Guide Summary and Photographs
Today, we enjoyed the last bit of pleasant weather ahead of the impending cold front with some spectacular Dolphin sightings! But, before we get into today’s amazing trip, just an update on our Great White Sharks. We can now confirm that the two deceased Sharks that washed up on our beaches are, in fact, due to Orcas. Unfortunately, this means that we were unable to see a White Shark today, although that did not dampen our spirits too much.
Our first sighting was of a Cape Fur Seal who had caught himself a little shark for breakfast, we watched him thrash and feed for a bit before moving on with our tour. After finding nothing too exciting in the shallows, we head towards the Geldsteen (named so due to the profit one could make from fishing in the area back in the day) to our sister company’s boat, Slashfin, spotting one of our little African Penguins along the way. Here, we were lucky to spot 3 Giant Petrels as well as a White Chinned Petrel, all trying their luck in the chum slick coming off the back of the boat.
Whilst here, Kira spotted a disturbance in the water so we decided to go and check it out. We were elated once we realised we had come across a small pod of around 30 Common Dolphins. These guys will sometimes join together, resulting in mega pods of up to 10 000 individuals. According to Michelle, a very special guest and previous researcher with the Dyer Island Conservation Trust noted how we often see these majestic creatures move through the bay when we do have a cold front moving through, possibly because the fish are pushed in this direction. After some bow riding and some great photographic opportunities, we moved back towards Dyer Island.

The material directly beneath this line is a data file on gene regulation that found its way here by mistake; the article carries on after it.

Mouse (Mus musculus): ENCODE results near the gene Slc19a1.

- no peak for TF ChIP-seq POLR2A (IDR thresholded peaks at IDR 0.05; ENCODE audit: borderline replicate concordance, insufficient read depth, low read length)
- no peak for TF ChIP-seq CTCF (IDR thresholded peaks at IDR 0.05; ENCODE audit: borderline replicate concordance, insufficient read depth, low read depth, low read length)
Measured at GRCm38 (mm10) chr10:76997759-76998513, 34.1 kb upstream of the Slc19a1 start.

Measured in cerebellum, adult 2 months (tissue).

As we approached, we saw hundreds of Cape Cormorants returning to their home after a great morning expedition and after having a look at a lone African Penguin on the Island and our adorable Cape Fur Seals, we head behind the island.
Here, after checking out a porpoising seal or two, Kira’s eagle eyes found us yet another pod of Common Dolphins. This one was a little larger with a couple more babies in the mix, much to the delight of all on board. Once the pod relaxed, the approached and began to ride the waves next to us, making for a spectacular sight. The dolphins stayed with us for a bit before changing direction and we made our way in the direction of some diving birds.
At the sight, we had Arctic Skuas (Parasitic Jaegers), Sub Antarctic Skuas, Giant Petrels, White Chinned Petrels, Cape Cormorants, Cape Gannets, Swift Terns and a few Sooty Shearwaters. Kira had seen the blow of a whale in the area so we stuck around for a bit and, amazingly, the second pod of dolphins found us again and decided to approach! They didn’t stick around for too long and after deciding that this Brydes Whale was a little too shy, we moved off too.
Finally, we caught up with a Brydes Whale in the deep sea. This guy seemed to be heading towards the fish and so we moved with him for a while, predicting his movements using the whale footprints, a flat patch caused by the tail of the whale. This meant that we finished today’s trip with 4 of the Marine Big 5.